In the last century, the advancement of technology in industrial manufacturing has been unparalleled, with humanity developing new processes and widening the scope of raw material usage in a way that has proven wrong even the most skeptic of forecasts in previous years. We have now mastered that which we were only beginning to understand a few decades ago, and every passing day brings a new possibility to shed light on the concepts that are still unsolved.

Not even the field of industrial cleaning has been ignored in this global chemical phenomenon of expansion, with a plethora of options being made available in the form of high-performance, specialized cleaning solutions; truly, when it comes to cleaners we’re actually quite spoiled for choice with the wide range of products present in the market.

Yet there is something we still haven’t been able to tackle entirely when it comes to the industrial world, and which could become an extremely big risk if we don’t take care of it while we can – the consequences of contamination to our world and, most importantly, to our health.

But what is the link between modern cleaning agents and the protection of the environment, exactly?

The magic of green surface-active agents in cleaners

The greatest strength of surface-active agents – surfactants, as they are most commonly referred to – is that they do not come in one single variety that is aimed for one narrow range of uses. Surfactants are anything if not flexible, in fact, and they can actually represent some of the greenest components in cleaners and their formulations.

Anionic and non-ionic surfactants are extremely useful at removing dirt and grease from fabrics and surfaces due to their ability to act as wetting agents and easily disperse the solid particles that may be adhered to them; non-ionic surfactants are an especially potent addition to cleaners thanks to their low interaction with the hardness of water (calcium and magnesium ions), and their low production of foam. Finally, positively-charged cationic surfactants can be added to enhance the antibacterial action of the formulation.

The interesting aspect about surfactants is that they can just as easily be the main ingredient of a detergent or industrial cleaning product as they can represent the auxiliary foaming, dispersing or softening agents in the formulation beside it – their specialization is endless. Most importantly, however, they have been made greatly biodegradable and safe in the last decades, and are crucial in modern cleaning solutions.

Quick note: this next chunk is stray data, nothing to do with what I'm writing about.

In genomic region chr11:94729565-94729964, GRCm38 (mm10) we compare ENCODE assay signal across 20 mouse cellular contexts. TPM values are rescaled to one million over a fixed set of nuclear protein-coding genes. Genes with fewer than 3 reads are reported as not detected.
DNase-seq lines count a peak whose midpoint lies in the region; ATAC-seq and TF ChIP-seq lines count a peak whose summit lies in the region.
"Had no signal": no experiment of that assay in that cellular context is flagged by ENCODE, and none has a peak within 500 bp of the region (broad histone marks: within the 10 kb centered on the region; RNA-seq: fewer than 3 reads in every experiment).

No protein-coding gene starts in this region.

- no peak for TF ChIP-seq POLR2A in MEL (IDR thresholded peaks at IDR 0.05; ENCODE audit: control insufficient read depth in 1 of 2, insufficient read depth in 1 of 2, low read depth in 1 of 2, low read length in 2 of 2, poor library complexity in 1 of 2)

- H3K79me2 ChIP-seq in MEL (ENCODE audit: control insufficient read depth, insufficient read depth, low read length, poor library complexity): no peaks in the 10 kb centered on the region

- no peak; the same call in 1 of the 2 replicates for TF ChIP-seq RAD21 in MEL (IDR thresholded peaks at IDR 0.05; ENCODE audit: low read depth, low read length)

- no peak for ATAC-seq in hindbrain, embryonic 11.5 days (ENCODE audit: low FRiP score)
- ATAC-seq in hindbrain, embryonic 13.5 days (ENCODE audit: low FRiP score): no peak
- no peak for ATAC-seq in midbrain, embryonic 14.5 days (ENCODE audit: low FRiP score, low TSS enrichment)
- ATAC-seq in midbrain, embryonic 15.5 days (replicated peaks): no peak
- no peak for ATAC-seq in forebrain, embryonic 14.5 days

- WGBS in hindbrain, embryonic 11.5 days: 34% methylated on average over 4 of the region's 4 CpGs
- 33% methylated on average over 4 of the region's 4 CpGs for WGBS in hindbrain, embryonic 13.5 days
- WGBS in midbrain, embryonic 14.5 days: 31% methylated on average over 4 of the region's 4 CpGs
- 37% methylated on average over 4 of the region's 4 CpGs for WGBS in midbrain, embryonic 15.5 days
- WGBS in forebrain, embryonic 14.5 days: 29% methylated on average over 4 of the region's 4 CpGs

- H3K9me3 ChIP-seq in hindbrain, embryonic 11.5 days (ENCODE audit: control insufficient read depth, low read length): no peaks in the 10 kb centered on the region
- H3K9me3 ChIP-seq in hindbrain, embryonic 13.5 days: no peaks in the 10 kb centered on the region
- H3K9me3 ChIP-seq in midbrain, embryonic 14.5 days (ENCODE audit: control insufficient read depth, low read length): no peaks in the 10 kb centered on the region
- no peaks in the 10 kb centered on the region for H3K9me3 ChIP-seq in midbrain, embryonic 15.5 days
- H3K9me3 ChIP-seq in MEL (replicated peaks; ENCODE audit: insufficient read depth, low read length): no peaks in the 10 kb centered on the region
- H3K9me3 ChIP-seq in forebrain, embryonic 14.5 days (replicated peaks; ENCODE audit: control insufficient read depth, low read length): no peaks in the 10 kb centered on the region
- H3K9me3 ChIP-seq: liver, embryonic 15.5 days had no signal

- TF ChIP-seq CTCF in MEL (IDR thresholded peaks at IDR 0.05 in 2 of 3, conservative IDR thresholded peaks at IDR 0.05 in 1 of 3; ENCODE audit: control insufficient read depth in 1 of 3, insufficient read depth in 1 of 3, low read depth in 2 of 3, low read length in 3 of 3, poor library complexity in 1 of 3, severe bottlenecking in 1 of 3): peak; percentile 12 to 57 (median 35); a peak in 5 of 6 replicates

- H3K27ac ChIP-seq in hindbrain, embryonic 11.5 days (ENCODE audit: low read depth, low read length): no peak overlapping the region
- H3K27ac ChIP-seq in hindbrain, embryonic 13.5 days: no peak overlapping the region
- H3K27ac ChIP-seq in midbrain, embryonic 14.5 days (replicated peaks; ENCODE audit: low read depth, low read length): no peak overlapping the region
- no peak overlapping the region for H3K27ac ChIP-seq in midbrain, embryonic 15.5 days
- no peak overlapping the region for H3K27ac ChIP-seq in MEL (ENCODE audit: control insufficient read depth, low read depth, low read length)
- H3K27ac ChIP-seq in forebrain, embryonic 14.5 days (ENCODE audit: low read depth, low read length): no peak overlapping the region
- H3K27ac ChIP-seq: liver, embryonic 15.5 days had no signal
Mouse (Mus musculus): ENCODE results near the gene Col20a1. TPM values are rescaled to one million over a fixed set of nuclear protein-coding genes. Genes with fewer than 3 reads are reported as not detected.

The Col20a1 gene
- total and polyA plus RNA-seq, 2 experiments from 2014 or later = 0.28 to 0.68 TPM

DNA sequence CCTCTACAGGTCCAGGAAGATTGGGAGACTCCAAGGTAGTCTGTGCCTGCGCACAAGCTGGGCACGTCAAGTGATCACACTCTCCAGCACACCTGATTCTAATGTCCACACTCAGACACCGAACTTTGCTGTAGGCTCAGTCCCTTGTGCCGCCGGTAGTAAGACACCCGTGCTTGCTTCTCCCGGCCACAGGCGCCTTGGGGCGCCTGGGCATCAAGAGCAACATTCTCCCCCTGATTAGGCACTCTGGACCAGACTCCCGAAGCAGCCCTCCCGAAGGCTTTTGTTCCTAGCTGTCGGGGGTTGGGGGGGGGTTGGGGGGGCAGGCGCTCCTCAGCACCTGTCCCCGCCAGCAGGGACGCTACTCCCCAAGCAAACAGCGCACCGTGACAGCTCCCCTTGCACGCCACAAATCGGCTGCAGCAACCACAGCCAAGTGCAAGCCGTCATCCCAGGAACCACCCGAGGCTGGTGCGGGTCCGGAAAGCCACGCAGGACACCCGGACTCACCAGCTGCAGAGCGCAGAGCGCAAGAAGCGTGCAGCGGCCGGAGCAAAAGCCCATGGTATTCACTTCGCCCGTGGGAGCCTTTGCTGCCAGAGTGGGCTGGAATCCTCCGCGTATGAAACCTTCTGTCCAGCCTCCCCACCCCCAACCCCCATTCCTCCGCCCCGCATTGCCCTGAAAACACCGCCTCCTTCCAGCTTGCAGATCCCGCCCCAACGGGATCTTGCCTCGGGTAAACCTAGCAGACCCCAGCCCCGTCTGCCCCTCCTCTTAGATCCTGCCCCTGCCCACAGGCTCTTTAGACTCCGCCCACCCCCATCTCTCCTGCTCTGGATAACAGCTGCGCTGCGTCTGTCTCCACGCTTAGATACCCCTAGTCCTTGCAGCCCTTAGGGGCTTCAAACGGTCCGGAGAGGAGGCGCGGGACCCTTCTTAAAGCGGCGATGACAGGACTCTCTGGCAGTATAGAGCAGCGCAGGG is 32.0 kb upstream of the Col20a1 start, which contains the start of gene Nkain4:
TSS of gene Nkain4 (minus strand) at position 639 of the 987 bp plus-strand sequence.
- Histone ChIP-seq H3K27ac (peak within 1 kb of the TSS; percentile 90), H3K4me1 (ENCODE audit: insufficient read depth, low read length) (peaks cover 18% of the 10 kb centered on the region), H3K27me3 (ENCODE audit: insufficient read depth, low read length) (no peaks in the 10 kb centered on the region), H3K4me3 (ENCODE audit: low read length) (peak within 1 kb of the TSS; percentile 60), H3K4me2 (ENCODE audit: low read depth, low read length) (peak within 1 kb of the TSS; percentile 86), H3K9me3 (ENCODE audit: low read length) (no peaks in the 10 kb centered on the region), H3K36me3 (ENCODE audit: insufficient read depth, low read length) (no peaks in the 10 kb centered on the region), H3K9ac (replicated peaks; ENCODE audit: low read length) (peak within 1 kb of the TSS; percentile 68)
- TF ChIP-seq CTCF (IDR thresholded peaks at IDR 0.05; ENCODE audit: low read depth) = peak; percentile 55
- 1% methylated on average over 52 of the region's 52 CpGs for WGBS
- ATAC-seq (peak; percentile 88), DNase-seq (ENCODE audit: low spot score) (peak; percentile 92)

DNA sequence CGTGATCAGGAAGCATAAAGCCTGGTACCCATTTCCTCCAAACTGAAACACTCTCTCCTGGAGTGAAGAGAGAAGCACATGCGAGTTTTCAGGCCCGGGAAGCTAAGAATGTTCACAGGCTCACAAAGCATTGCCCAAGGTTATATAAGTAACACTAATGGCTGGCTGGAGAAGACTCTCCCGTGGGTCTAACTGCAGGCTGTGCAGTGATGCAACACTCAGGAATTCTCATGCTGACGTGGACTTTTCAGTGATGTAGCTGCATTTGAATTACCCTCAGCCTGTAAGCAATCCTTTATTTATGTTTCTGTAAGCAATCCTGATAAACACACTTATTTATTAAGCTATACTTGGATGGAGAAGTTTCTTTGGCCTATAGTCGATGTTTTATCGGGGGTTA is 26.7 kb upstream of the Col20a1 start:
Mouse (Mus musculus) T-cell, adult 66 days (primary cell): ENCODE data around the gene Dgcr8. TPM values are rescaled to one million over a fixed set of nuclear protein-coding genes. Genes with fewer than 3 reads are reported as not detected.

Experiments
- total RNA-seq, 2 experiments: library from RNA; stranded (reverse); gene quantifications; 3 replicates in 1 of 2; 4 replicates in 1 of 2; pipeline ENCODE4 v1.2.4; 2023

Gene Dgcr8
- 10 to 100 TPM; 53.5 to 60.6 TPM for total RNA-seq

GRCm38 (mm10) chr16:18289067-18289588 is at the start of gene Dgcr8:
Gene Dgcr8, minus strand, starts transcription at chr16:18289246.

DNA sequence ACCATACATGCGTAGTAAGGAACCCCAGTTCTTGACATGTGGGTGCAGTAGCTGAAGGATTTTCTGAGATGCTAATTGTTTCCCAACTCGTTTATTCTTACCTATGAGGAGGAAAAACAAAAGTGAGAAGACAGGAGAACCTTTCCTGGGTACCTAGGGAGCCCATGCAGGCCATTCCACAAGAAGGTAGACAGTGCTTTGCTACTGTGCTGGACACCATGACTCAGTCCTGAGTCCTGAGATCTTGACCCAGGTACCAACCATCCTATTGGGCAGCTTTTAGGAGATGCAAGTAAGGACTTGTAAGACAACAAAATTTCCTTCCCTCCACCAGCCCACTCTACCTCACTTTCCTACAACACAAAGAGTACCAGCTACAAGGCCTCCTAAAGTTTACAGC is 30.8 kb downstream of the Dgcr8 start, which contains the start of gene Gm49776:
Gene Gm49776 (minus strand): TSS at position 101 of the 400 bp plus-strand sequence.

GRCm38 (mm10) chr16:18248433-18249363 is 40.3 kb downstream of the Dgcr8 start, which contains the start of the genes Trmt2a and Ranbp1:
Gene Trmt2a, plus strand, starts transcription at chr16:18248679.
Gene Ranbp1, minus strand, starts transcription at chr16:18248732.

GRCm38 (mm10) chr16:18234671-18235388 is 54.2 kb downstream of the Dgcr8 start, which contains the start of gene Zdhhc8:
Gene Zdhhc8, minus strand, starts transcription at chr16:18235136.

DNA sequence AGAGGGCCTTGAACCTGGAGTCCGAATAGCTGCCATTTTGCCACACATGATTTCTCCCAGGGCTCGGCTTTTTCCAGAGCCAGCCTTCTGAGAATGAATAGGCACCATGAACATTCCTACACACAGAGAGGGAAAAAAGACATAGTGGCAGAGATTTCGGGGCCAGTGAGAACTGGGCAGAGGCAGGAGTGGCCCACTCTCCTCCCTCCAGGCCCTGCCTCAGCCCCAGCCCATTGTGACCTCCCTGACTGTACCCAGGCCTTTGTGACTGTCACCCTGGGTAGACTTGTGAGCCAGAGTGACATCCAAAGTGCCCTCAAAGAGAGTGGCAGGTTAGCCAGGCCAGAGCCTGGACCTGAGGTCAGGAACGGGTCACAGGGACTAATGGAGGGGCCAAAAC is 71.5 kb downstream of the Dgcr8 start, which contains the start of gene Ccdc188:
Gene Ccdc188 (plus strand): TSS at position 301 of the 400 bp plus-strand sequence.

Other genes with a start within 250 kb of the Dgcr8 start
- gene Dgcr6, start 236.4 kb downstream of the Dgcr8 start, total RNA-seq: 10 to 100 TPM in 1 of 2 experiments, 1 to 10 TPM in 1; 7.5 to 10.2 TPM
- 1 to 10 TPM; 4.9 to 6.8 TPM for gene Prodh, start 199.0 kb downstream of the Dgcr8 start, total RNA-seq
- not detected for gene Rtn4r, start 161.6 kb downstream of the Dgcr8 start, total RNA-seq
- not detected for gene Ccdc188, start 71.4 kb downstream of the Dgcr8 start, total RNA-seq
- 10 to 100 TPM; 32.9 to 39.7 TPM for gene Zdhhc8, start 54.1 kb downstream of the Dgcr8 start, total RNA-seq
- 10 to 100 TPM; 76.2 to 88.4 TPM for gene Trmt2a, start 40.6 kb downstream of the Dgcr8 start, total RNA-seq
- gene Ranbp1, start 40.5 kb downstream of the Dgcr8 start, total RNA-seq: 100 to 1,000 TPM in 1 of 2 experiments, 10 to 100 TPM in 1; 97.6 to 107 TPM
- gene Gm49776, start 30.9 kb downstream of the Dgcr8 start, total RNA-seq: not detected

A necessary challenge – replacing harmful solvents with green ones

Toluene, methyl ethyl ketone (MEK), mineral spirits and aromatics… what do all of these solvents have in common? They’re all contaminants, to begin with. Believe it or not, the previous generation of industrial chemical manufacturing made extensive and long-term use of dangerous, toxic and even carcinogenic substances in great quantity, and products like those found in industrial cleaning were filled with deadly chemicals.

It wasn’t until the intervention of international environmental organizations and implementation of protocols and acts that industries were forced to comply to finding a new, green alternative to these undesirable compounds. After all, cleaning solutions must especially be accompanied with safe solvent systems to ensure the safety of the animals, people and environment that are in contact with them.

"Cleaning agents are among the most commonly found chemicals in wastewater, which means that we should only ever use green materials to formulate them. Substances that can pollute a water source must be excluded from any formulation."

— Ryan Esner, Environmental Fluids CEO

Nevertheless, green engineering and chemistry have already begun to take care of this issue – day by day, methods such as those involving aqueous chemicals, supercritical fluids and even the introduction of solvent-free cleaning solutions have changed the landscape of industrial cleaning, bringing hope to a previously desperate situation. Never has the cleaning industry had this many options when it comes to going green, and things are starting to look bright for the environment.

One thing’s for sure: we know that our planet will be thankful once we take the plunge and go all the way with green surfactants and solvents.

Interested in shifting towards cleaning agents that are more effective than their traditional counterparts, friendlier with the environment, and comply with all regulations?
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